Amazon has done something audacious. It's offered to shave $50 off the already well-priced (and well-liked) $200 Motorola Moto G4 for members of its Amazon Prime service. The catch? You'll see constant ads on the phone's lock screen. (If you're looking for options, Amazon also sells the ad-supported Blu R1 HD for $50, $100 less than the Mot G4.)
It's audacious both because Amazon thinks your attention is worth so little, and because it still manages to make the offer sound attractive. "Why, yes, Amazon, let me pay you to advertise to me. Thank you." Is it clear yet that the thought of having to endure a lifetime of Amazon ads kind of makes my skin crawl? It really did at first, until I actually used the G4 and noticed how little I noticed the ads.
If you have notifications already on your screen, the lock screen ads are the same size. Sometimes they appear as a banner ad with an image. Other times, they're heavier on the text. At any rate, ads pop up beneath your legitimate notifications, separated by a hairline. If you don't have any notifications waiting in the wings, you get a full-page ad. Since they open with a double-tap, you won't lose your mind and your temper by accidentally tap one.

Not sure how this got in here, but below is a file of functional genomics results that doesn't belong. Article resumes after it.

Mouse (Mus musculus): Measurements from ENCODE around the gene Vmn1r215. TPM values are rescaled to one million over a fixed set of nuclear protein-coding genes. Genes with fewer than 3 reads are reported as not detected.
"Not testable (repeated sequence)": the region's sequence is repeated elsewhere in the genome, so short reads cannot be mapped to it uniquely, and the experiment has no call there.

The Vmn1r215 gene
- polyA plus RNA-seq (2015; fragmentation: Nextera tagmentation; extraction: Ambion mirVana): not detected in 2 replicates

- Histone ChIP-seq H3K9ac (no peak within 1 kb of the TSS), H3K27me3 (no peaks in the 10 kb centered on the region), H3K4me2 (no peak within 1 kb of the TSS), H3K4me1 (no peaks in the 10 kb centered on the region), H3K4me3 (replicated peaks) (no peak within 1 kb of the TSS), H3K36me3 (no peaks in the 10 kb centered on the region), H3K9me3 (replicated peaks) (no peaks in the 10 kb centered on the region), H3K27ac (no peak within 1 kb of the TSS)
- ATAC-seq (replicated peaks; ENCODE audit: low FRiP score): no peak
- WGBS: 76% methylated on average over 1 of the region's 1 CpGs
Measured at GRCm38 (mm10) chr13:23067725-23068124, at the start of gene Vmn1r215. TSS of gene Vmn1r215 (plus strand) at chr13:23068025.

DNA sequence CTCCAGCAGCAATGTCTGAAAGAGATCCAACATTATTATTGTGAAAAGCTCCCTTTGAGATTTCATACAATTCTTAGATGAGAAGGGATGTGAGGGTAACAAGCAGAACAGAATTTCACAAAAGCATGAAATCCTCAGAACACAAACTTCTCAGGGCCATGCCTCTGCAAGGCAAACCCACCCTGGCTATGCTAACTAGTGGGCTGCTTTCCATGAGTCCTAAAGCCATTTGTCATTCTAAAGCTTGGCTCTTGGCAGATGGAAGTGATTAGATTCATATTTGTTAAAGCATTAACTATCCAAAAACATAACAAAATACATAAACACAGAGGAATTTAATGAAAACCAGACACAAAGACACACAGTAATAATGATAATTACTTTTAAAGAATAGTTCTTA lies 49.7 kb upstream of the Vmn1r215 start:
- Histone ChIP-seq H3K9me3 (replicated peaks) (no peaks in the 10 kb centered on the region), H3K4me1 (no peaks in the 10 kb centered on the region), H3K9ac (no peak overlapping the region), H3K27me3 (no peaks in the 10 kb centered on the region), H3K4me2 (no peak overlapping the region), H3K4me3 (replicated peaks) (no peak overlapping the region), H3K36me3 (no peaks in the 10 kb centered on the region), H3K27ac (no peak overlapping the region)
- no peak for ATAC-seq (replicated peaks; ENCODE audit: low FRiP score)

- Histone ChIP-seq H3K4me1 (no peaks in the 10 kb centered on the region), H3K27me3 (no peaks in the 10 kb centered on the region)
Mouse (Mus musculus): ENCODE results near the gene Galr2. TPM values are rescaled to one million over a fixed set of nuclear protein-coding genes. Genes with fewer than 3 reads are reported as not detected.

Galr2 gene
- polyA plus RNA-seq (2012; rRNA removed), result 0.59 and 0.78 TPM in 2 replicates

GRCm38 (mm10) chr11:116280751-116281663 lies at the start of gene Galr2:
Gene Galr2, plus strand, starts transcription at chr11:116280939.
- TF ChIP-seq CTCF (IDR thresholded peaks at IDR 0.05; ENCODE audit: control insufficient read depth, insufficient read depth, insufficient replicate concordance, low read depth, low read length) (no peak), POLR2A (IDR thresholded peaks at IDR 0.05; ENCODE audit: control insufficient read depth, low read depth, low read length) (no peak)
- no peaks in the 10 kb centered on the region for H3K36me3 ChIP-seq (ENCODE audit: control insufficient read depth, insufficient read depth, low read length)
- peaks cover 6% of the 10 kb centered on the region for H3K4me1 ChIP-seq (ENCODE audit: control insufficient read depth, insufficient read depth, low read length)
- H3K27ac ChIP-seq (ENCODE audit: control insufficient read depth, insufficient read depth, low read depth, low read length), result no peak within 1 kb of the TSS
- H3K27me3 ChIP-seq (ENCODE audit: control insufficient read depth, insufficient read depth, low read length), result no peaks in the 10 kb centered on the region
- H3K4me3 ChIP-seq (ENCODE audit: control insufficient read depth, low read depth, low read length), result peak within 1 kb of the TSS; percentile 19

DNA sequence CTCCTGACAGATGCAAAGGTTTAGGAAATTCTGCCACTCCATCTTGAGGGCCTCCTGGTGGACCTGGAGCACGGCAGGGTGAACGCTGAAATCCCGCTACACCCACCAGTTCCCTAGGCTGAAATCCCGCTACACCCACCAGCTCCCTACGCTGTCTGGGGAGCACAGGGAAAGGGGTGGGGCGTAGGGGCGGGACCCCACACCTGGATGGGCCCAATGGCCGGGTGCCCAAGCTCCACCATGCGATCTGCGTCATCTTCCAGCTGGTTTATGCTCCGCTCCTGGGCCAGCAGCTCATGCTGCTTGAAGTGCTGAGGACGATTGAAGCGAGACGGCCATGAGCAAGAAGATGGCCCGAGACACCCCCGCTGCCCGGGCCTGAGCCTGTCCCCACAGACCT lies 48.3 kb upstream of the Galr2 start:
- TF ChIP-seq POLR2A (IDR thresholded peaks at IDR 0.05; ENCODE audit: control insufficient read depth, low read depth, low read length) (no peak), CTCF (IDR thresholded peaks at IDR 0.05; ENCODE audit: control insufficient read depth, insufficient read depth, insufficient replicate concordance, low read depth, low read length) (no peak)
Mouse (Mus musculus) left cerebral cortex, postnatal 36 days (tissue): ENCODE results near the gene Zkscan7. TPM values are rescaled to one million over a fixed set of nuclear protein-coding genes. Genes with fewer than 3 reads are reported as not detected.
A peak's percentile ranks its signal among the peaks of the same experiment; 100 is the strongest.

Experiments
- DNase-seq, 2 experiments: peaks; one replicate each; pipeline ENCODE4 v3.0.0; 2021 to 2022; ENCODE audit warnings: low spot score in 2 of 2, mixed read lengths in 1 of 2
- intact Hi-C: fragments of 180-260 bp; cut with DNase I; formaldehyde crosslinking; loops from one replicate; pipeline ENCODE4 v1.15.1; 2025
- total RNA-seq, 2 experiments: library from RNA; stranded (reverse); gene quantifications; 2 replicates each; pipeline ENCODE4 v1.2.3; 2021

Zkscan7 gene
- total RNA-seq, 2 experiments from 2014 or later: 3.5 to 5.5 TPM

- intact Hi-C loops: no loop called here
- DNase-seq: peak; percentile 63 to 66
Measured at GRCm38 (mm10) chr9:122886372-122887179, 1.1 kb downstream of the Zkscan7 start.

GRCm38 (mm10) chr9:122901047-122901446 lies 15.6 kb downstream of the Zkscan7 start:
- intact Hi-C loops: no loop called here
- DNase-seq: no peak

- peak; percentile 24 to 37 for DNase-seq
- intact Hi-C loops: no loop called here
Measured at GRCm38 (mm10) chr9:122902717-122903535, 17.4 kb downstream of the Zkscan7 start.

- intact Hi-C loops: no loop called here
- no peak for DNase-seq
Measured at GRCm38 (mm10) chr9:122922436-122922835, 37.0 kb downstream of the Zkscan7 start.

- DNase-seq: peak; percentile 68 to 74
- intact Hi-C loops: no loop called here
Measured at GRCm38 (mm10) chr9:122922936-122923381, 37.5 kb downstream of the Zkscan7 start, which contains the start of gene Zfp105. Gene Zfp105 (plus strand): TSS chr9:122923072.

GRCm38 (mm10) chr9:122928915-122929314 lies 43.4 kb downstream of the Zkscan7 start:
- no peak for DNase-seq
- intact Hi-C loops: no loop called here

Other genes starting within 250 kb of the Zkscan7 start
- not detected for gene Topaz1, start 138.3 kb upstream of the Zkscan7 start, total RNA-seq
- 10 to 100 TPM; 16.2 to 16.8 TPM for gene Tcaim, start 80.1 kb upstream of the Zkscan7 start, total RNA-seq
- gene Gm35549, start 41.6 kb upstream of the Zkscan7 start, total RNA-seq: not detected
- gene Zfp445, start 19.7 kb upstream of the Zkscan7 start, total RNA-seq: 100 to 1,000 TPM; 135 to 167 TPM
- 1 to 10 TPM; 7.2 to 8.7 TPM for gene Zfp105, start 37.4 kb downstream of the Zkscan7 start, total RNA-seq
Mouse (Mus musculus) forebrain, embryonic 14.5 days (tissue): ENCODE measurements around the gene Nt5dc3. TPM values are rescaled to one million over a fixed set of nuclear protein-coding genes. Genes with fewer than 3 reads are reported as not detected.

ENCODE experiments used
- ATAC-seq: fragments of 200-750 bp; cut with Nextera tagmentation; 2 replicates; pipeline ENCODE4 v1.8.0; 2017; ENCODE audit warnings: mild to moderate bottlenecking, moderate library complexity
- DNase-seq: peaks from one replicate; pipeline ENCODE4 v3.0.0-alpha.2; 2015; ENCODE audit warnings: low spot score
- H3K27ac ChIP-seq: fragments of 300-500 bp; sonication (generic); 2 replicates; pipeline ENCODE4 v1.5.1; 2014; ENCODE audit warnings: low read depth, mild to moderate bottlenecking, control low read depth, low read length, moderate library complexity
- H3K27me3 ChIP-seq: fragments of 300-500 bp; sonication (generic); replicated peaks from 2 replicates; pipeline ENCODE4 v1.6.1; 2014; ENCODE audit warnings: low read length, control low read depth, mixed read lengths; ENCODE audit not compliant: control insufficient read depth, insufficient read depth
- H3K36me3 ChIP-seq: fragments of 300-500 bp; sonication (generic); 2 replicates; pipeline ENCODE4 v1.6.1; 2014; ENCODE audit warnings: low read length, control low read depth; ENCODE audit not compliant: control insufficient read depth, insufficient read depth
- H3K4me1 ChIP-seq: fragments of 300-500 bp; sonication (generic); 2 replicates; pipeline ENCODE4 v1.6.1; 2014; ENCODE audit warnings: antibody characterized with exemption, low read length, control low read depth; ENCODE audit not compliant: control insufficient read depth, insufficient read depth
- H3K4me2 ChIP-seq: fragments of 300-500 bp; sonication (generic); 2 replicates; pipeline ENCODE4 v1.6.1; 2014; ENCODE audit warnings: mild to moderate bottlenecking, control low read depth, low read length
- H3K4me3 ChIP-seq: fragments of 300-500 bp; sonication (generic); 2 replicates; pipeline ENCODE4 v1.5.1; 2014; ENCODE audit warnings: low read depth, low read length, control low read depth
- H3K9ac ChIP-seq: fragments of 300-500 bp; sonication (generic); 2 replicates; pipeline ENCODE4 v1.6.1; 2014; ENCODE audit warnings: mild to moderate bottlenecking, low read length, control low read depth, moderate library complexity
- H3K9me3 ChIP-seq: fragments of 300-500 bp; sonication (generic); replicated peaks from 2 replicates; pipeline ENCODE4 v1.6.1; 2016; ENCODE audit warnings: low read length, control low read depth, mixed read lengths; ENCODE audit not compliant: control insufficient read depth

If you do double-tap an ad, the Amazon app snaps open on the product page for you to read reviews or buy on the spot (or stream, if the ad is for, say, a video). The phone also loads a bunch of Amazon shopping apps right on the home screen, and places another ad widget on the second screen. You can easily remove all these. What you can't do is customize the lock screen much -- you can add security, remove app notifications and add a lock screen message ("Hey, good looking!), but that's about it. Those ads are there to stay.
So far, I've seen a lot of ads for Amazon Prime services, like music and video streaming, makeup and whey protein, and some tech products, like the Fitbit Alta. Amazon says it will personalize product recommendations based on "shopping activities and patterns," Amazon told me in an email, "Such as browse and purchase behaviors".
That's good news because it means the company's algorithms aren't going to surface potentially embarrassing items if others happened to peek at the lock screen. ("What, no, I don't need any fungus cream! Heh-heh. How did that get there?")
Although I don't love the idea of making myself even more of an ad target than I already am browsing online, agreeing to be part of Amazon's extended audience didn't actually make the phone any harder or more annoying to use. I could especially see a parent saving an extra $50 by buying the unlocked, Amazon version Moto G4 for a teen. The fact that you don't have to log in to your Amazon profile while setting up the phone means there's no risk that the kiddo will slyly buy a new Xbox using your account.
To see how the rest of the phone works, be sure to check out CNET's full Motorola Moto G4 review.